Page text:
If I’d known about it I would have wanted to be there. Here is a short video from when some other people spoke up for libraries, with Alan Gibbons at the forefront ‘as usual.’ The others are, in no particular order, Lucy Coats, Candy Gourlay, Philip Ardagh, Gillian Cross, Fiona Dunbar, Chris Priestley, Pat Walsh and the librarian of librarians, Ferelith Hordern. And probably some others I didn’t catch enough of a glimpse of to be able to identify them.

It’s easy for us to take libraries and the whole idea of them for granted. I had no idea that when Candy grew up in the Philippines there weren’t any libraries. And the elderly gentleman in the video who talked so passionately about borrowing books to read… well, it makes me want to cry.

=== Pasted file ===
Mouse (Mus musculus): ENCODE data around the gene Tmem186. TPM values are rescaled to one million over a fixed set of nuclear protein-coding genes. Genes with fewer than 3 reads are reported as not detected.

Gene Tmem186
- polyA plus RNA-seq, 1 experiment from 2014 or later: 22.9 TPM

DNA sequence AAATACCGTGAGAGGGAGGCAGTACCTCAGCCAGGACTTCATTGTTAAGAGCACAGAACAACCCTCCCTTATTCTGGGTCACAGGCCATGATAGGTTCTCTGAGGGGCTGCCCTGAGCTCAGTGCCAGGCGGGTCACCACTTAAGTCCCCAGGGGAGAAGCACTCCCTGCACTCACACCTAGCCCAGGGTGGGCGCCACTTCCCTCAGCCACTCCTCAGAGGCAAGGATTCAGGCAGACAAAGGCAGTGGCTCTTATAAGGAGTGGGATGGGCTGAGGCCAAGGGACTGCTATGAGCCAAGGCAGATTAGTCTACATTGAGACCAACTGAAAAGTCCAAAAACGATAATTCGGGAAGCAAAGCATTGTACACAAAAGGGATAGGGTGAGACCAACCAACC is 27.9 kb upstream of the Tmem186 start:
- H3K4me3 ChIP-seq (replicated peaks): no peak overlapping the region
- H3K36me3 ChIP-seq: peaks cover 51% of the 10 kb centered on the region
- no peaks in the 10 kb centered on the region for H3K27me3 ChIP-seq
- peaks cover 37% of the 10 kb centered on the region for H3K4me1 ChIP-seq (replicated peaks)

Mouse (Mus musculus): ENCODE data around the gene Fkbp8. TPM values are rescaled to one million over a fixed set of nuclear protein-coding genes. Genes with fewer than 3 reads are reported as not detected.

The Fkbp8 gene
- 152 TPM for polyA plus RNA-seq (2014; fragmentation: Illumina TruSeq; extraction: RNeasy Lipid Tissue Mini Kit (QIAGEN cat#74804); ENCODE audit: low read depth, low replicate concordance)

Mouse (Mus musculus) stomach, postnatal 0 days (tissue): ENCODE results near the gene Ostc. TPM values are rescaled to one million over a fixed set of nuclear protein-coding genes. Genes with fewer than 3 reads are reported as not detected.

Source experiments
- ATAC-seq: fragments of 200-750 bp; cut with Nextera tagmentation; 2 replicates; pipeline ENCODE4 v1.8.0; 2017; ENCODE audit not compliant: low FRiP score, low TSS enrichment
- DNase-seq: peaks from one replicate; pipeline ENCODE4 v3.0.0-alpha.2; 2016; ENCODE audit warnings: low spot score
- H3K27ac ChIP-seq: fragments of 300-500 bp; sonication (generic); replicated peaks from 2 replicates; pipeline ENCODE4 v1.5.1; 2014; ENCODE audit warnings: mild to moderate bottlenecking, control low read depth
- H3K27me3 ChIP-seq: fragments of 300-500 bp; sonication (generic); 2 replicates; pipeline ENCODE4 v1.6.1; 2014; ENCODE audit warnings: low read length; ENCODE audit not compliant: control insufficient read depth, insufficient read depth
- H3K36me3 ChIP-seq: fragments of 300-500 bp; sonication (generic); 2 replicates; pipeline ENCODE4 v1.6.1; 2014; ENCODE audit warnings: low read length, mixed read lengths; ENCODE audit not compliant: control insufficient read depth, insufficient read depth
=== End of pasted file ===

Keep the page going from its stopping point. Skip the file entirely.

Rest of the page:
Charlie Brown had access to a library. Probably even Snoopy had a library, unless it was ‘no dogs allowed.’ It can be easy to lose or forget a library book, but as long as you don’t ‘spill coffee’ on a book on purpose, you might be forgiven.

Charlie Brown library cartoon

The coffee spilling was a technique I learned about at work, back in the olden days. Not very honest, and not something I have ever practised.

Finally, here is a link to a radio programme on Monday 26th March, about Scandinavian children’s books, presented by Mariella Frostrup as ‘always.’ Let’s hope it won’t be only the same old stuff, despite the description. I am particularly interested, because I was party to a request for contributions to the programme from the Scandinavian church in Liverpool. Nice that they asked, but not sure who they hoped to find there. (Having said that, I will clearly be faced with all my friends at Gustav Adolf…)